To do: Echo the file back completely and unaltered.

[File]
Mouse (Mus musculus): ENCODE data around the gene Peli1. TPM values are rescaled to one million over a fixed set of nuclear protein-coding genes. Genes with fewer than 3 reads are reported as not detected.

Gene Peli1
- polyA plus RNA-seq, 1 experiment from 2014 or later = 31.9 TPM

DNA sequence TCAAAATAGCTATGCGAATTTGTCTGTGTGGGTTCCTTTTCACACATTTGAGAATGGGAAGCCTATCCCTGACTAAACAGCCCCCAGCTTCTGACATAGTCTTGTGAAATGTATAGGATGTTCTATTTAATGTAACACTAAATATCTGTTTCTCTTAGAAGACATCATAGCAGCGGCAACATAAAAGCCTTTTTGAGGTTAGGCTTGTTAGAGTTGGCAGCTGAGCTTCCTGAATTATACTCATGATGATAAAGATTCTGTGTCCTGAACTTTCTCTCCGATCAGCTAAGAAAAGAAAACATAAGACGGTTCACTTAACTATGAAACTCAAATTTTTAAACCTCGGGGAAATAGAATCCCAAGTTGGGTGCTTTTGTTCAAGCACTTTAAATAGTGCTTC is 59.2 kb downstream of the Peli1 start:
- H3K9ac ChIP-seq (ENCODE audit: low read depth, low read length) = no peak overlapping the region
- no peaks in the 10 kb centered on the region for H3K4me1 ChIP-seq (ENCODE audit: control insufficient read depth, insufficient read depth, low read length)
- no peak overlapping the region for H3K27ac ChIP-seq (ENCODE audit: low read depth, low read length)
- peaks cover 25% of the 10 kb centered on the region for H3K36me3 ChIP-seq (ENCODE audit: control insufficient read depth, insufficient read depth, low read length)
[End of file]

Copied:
Mouse (Mus musculus): ENCODE data around the gene Peli1. TPM values are rescaled to one million over a fixed set of nuclear protein-coding genes. Genes with fewer than 3 reads are reported as not detected.

Gene Peli1
- polyA plus RNA-seq, 1 experiment from 2014 or later = 31.9 TPM

DNA sequence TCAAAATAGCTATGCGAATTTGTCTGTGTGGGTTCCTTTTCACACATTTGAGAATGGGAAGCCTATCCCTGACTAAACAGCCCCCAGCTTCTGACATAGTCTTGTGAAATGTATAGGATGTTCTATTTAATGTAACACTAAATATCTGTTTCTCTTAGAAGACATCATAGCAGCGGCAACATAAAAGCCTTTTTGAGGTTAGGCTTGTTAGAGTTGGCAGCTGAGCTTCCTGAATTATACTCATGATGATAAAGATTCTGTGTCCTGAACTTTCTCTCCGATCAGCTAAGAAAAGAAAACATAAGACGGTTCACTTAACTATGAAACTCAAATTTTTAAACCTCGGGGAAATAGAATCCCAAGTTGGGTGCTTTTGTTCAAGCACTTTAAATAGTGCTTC is 59.2 kb downstream of the Peli1 start:
- H3K9ac ChIP-seq (ENCODE audit: low read depth, low read length) = no peak overlapping the region
- no peaks in the 10 kb centered on the region for H3K4me1 ChIP-seq (ENCODE audit: control insufficient read depth, insufficient read depth, low read length)
- no peak overlapping the region for H3K27ac ChIP-seq (ENCODE audit: low read depth, low read length)
- peaks cover 25% of the 10 kb centered on the region for H3K36me3 ChIP-seq (ENCODE audit: control insufficient read depth, insufficient read depth, low read length)